QNI chief takes on ‘garden marathon’ as COVID-19 hits charity’s funding
Crystal Oldman joins nationwide 2.6 challenge to support charities affected by lockdown
The head of the Queen’s Nursing Institute (QNI) has raised thousands of pounds in a ‘garden marathon’ to help the community nursing charity face the financial challenges of the COVID-19 pandemic.
More than £8,000 was raised by the 26-mile walk
Chief executive Crystal Oldman raised £8,860 by walking the equivalent of a marathon (26.2 miles) on a treadmill and around her back garden on 25 April.
The service, launched on 27 April, does not provide counselling but can signpost to the appropriate services.
QNI determined to continue support for community nurses
The ‘garden marathon’ took Dr Oldman nearly 12 hours and totalled 60,736 steps.
She thanked supporters for their donations made via a fundraising site, which exceeded the target of £2,600.
Dr Oldman said: ‘I am absolutely passionate that we must continue to provide the same level of support that we have done for community nurses for over 130 years, and which is needed now more than ever.
‘The amount raised will enable more than 100 community nurses to have a safe space to share their experiences and gain emotional support from our trained listeners – and we will continue to seek further funding to enable the service to continue in the coming months.’
Fundraiser attracts support from television doctor
Actor Stephen McGann, who plays doctor Patrick Turner in the BBC drama Call the Midwife, was among those who got behind Dr Oldman’s efforts.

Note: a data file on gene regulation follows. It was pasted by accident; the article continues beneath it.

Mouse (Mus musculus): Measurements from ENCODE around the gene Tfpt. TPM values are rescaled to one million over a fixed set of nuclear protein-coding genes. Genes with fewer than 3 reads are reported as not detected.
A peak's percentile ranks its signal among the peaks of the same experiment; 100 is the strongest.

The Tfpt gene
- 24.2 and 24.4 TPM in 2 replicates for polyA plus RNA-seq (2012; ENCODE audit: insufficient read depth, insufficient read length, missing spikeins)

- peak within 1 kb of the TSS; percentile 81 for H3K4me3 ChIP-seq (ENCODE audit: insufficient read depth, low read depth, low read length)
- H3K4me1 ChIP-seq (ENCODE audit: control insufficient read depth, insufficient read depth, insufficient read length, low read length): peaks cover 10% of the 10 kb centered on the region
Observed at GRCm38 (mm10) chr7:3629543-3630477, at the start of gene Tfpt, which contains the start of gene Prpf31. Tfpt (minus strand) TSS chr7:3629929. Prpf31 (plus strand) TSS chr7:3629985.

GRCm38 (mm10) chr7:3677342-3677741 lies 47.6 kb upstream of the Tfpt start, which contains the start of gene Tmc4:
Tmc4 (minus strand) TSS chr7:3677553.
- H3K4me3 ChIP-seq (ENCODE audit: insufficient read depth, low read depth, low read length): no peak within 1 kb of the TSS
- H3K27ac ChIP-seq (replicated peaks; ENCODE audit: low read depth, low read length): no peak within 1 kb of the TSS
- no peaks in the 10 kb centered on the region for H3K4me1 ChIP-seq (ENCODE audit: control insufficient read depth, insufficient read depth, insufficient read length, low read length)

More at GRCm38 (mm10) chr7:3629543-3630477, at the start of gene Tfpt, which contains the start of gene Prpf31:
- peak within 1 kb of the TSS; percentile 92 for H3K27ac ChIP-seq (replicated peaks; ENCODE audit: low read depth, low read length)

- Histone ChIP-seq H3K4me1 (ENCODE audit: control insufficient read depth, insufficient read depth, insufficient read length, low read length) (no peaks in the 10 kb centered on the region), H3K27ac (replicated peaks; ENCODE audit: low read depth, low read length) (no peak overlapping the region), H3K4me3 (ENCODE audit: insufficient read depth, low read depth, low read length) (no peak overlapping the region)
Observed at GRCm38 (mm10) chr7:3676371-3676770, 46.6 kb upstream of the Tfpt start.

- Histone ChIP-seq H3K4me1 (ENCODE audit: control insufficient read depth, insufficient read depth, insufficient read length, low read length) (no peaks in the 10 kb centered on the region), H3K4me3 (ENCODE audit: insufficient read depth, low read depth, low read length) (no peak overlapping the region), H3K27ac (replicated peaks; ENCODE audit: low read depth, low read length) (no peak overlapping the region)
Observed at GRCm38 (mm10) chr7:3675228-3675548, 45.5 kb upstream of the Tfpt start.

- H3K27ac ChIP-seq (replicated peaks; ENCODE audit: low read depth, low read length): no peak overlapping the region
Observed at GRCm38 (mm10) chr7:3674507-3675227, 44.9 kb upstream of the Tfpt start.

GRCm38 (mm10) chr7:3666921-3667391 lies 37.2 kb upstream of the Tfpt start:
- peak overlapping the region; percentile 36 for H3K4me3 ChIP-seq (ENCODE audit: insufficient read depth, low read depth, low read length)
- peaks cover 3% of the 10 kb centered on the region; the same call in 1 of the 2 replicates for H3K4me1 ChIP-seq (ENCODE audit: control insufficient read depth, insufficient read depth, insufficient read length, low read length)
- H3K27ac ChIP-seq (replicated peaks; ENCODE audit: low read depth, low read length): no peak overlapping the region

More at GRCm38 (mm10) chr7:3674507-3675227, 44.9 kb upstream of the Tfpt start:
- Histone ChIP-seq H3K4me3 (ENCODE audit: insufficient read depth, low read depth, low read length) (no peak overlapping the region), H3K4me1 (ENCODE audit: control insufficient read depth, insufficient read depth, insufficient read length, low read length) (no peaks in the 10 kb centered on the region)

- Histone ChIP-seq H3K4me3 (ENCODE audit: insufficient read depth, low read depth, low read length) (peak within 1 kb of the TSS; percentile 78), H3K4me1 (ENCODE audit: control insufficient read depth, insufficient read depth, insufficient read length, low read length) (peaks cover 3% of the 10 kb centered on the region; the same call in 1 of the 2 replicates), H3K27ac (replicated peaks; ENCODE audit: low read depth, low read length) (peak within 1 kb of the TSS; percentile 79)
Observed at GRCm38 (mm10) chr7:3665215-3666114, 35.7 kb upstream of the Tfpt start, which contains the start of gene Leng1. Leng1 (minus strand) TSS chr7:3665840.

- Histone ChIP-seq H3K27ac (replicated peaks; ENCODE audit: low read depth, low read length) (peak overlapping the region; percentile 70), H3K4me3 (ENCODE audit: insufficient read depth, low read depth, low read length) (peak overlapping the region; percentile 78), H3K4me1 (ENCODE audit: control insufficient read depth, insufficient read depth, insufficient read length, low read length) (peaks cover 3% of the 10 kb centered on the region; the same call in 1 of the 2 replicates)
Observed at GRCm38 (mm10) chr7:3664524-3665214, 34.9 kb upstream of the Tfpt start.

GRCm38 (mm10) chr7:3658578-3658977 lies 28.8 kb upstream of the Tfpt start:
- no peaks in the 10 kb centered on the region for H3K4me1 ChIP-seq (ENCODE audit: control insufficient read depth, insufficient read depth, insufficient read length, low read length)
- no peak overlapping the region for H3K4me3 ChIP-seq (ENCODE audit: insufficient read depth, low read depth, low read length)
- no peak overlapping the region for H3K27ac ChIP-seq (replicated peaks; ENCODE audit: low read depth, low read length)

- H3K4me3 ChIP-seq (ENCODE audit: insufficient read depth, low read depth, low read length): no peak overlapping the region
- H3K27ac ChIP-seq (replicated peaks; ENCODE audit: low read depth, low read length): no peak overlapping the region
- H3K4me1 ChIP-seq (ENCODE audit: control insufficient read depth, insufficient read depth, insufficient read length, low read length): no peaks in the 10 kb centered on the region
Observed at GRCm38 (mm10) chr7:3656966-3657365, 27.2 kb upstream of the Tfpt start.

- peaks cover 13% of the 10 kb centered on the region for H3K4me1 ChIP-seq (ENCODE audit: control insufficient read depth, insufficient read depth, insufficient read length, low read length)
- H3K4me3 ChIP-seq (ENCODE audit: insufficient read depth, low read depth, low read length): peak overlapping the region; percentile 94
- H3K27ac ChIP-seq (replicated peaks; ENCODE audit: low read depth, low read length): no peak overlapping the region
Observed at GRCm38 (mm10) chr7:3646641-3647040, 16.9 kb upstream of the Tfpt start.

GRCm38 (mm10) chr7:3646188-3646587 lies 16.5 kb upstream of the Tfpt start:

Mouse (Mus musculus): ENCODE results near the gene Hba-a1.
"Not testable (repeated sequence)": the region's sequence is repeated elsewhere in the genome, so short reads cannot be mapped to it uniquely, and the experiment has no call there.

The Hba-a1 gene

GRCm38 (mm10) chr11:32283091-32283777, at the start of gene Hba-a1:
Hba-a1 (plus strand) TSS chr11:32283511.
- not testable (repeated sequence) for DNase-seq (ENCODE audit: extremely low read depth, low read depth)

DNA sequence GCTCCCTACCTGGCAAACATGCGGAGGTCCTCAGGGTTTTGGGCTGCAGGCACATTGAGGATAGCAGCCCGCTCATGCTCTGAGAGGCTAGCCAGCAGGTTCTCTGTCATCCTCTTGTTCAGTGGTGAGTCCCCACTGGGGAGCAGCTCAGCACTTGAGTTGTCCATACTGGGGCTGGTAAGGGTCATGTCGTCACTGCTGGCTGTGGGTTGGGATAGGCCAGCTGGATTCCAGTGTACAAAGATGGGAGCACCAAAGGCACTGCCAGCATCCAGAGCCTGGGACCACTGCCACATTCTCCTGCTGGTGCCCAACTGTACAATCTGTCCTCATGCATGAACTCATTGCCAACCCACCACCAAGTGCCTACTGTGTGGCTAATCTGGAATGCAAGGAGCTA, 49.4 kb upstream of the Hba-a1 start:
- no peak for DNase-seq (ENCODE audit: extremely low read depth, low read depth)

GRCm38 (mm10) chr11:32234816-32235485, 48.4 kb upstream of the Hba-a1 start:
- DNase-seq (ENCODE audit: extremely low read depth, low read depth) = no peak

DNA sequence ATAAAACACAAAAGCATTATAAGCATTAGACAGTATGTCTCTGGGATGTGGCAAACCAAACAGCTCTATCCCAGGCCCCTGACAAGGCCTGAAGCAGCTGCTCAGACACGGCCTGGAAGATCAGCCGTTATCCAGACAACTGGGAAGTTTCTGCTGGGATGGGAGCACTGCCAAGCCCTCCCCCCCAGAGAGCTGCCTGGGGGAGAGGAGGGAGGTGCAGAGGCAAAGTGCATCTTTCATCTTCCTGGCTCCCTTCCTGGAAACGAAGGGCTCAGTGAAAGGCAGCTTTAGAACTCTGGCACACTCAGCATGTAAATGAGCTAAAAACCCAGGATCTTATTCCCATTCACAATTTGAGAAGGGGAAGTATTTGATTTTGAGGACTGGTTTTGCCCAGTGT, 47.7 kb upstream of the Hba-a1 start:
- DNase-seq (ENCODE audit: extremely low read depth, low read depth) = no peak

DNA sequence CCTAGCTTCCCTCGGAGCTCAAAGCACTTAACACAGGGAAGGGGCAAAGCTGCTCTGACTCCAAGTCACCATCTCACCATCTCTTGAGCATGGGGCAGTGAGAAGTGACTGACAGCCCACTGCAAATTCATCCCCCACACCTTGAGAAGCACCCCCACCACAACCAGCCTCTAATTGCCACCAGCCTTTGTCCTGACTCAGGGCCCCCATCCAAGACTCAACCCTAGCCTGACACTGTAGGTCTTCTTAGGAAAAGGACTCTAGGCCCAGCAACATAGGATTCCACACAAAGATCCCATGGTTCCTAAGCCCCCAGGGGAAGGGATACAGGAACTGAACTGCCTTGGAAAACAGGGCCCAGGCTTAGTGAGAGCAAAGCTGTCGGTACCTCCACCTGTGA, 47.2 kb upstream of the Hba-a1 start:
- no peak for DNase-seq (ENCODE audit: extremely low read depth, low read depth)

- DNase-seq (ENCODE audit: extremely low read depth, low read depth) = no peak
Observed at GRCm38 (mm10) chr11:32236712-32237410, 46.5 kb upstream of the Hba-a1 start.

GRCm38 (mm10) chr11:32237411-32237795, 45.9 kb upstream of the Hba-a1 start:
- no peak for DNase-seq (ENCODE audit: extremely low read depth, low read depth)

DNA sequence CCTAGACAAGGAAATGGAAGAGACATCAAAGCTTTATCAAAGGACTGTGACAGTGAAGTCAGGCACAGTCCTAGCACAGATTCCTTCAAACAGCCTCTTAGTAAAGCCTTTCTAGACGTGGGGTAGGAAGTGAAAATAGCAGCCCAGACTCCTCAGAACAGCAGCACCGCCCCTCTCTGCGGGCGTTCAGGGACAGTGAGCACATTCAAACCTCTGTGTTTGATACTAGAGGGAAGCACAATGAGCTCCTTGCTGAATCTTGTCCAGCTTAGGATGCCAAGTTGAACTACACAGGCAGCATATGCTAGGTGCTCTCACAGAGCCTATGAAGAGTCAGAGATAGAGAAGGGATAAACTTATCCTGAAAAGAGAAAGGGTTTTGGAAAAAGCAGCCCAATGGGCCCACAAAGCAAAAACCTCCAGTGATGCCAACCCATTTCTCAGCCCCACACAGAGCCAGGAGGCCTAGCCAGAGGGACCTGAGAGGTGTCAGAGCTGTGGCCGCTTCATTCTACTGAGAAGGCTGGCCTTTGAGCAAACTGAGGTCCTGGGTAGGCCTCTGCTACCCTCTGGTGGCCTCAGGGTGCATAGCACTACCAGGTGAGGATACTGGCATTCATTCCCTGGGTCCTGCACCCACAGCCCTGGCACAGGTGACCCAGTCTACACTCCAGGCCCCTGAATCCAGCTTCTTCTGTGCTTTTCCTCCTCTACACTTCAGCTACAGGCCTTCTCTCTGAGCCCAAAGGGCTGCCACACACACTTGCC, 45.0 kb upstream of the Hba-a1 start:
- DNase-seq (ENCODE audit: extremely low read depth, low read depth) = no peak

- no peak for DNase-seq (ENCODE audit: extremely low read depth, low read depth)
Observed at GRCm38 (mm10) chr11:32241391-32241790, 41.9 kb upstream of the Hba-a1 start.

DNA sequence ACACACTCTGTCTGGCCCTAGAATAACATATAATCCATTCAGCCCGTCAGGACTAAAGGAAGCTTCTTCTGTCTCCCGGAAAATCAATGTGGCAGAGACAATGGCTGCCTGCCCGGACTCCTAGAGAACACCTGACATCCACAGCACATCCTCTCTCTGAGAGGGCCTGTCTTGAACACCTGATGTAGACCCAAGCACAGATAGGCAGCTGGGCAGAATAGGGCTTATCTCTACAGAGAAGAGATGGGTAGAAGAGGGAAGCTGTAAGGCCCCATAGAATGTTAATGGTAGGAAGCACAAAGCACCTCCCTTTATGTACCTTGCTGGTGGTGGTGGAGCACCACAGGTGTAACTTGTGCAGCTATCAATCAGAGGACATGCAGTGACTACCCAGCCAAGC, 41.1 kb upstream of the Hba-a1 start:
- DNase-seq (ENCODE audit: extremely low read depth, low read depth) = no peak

Hello! Please watch this video, and consider supporting @CrystalOldman in her efforts to raise money for the @TheQNI and its fantastic new Listening Service support line for community nursing staff! >> https://t.co/ITWfMJuHQv pic.twitter.com/9aRLzpArfQ— Stephen McGann (@StephenMcGann) April 24, 2020
The fundraiser comes at a challenging time for the QNI, with the charity estimating its income will be halved this year because of the COVID-19 crisis.
The QNI is not alone, with the charity sector expected to lose an estimated £4 billion in income as a result of the pandemic.
2.6 challenge aims to support charities during lockdown
Dr Oldman’s fundraiser was part of the 2.6 Challenge, a UK-wide initiative encouraging people to take part in sport and raise money for charities, while abiding by social distancing rules.
The campaign began on 26 April, on what would have been the day of the 40th London Marathon. Fundraisers were asked to base activities on the numbers 2.6 or 26.
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